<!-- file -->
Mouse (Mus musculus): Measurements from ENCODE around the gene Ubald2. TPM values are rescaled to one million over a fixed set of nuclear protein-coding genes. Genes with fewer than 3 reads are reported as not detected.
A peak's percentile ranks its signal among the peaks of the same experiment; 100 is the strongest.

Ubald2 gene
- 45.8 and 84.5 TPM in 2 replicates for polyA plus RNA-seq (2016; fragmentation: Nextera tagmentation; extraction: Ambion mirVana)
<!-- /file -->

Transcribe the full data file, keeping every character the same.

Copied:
Mouse (Mus musculus): Measurements from ENCODE around the gene Ubald2. TPM values are rescaled to one million over a fixed set of nuclear protein-coding genes. Genes with fewer than 3 reads are reported as not detected.
A peak's percentile ranks its signal among the peaks of the same experiment; 100 is the strongest.

Ubald2 gene
- 45.8 and 84.5 TPM in 2 replicates for polyA plus RNA-seq (2016; fragmentation: Nextera tagmentation; extraction: Ambion mirVana)